It was while vacationing in Turkey that Miriam, a British subject, became fascinated with Islam. She was mesmerized by the beauty of the mosques and spellbound as she heard the daily calls to prayer. Miriam had been raised a Christian, but had turned against God when her mother died. The simplicity and security that Islam seemed to offer appealed to her: She decided to convert and married a Muslim man.
But within a few years, cracks began to form in her new faith. She felt that she could never be good enough to earn a place in Paradise, and that God did not love her. One day Miriam picked up her old Bible, and a few months later, re-embraced her commitment to Christ. But when Miriam told her husband what she had done, he promptly left her and their little girl. Islamic law required it: She was now an apostate.
Miriam tells her story in a new book by Rosemary Sookhdeo titled Why Christian Women Convert to Islam. What is shocking is how many of these women come from strong, evangelical backgrounds. Many converts, like Miriam, are brought up by Christian parents, accept Christ, and get involved in church activities. But as they grow older, their commitment fades, or they become disillusioned with Christianity. Islam, they think, may offer the answer.
Younger women often meet Muslims at college—men who convince them that there is really not much difference between Islam and Christianity. When their wives discover the truth that Christianity is not the same as Islam, it is often too late. Any children they have will be raised Muslim-and great pressure is put on wives to convert.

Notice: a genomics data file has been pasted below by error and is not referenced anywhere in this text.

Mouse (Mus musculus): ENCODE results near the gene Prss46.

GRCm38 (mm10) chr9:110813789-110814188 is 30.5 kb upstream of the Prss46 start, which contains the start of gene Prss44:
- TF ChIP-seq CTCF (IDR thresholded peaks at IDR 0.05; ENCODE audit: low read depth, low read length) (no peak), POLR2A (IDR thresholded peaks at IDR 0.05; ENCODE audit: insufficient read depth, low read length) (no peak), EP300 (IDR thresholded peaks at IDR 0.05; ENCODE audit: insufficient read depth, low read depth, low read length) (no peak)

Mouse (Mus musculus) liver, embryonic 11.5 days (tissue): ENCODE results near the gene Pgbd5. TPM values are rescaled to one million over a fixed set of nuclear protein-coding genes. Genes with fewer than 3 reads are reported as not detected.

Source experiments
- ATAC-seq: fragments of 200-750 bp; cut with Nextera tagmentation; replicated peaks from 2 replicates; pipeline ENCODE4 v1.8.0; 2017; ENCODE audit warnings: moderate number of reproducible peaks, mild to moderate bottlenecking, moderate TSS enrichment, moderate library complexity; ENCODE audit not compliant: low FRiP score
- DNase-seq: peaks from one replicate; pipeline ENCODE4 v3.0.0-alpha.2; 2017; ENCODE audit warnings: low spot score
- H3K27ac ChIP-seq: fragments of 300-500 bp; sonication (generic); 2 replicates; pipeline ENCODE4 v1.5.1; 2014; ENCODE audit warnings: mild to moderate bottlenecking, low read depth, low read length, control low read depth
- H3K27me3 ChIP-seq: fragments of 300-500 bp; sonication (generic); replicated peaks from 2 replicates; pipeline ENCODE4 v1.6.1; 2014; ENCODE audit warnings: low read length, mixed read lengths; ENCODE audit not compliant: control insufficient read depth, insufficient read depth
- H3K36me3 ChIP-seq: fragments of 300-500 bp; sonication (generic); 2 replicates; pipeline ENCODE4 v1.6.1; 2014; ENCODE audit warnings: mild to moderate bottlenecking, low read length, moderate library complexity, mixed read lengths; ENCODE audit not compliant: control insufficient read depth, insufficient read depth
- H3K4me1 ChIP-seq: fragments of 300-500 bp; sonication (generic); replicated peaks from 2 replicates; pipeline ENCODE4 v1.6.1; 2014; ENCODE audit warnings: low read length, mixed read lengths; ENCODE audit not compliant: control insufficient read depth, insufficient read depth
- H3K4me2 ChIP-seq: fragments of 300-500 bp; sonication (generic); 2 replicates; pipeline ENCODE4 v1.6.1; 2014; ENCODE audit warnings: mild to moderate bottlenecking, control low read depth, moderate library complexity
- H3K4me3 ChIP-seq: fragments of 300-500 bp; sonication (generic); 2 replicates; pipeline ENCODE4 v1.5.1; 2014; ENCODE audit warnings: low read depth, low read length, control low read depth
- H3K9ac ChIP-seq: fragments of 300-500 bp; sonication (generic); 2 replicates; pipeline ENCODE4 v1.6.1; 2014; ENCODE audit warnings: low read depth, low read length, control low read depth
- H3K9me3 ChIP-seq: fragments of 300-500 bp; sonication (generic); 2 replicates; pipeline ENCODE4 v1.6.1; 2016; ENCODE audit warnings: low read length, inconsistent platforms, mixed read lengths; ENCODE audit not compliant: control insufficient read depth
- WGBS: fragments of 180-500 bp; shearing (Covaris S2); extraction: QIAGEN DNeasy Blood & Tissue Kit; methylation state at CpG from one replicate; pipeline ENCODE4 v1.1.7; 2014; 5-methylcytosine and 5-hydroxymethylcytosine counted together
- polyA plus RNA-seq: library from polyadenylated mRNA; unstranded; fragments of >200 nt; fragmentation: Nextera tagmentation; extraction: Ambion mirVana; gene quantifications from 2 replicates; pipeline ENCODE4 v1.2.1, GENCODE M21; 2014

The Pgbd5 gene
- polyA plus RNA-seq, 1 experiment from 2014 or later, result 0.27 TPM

Some women marry with the best of intentions: Their husbands are recent Muslim converts to Christianity. The women learn later that they should have put off wedding plans in order to test the strength of this commitment, because all too often, these men convert back to Islam when their families pressure them.
The sobering truth is that the number of Christian converts to Islam is growing rapidly. Sookhdeo says that when her husband recently spoke at a major Christian conference, he asked the audience how many of them knew someone who had converted to Islam. Fifty percent of the audience raised a hand—astonishing!
Sookhdeo believes that some 30,000 Westerners have converted to Islam in the last decade—the majority of them women. Clearly, our churches need to do something about this. In Sunday school classes and youth groups, we need to teach our kids, especially our daughters, about the difference between Islam and Christianity. And we cannot forget the role that Christian education plays here. We must remind them of the Apostle Paul's admonition in Second Corinthians that we not be yoked with unbelievers.
As more and more Muslims immigrate to Western countries, Christians will likely find themselves mixing with them at work, in the college classroom, and in their neighborhoods. While we should welcome opportunities to develop friendships and share our life and faith, marriage is altogether different.
If you know young Christians tempted to marry outside the faith, talk to them. Pray for them. And ask your church family for support. We must do all we can to help our children remain faithful to the one true God and His only Son, who alone died for our sins: Jesus the Christ.
Copyright © 2007 Prison Fellowship
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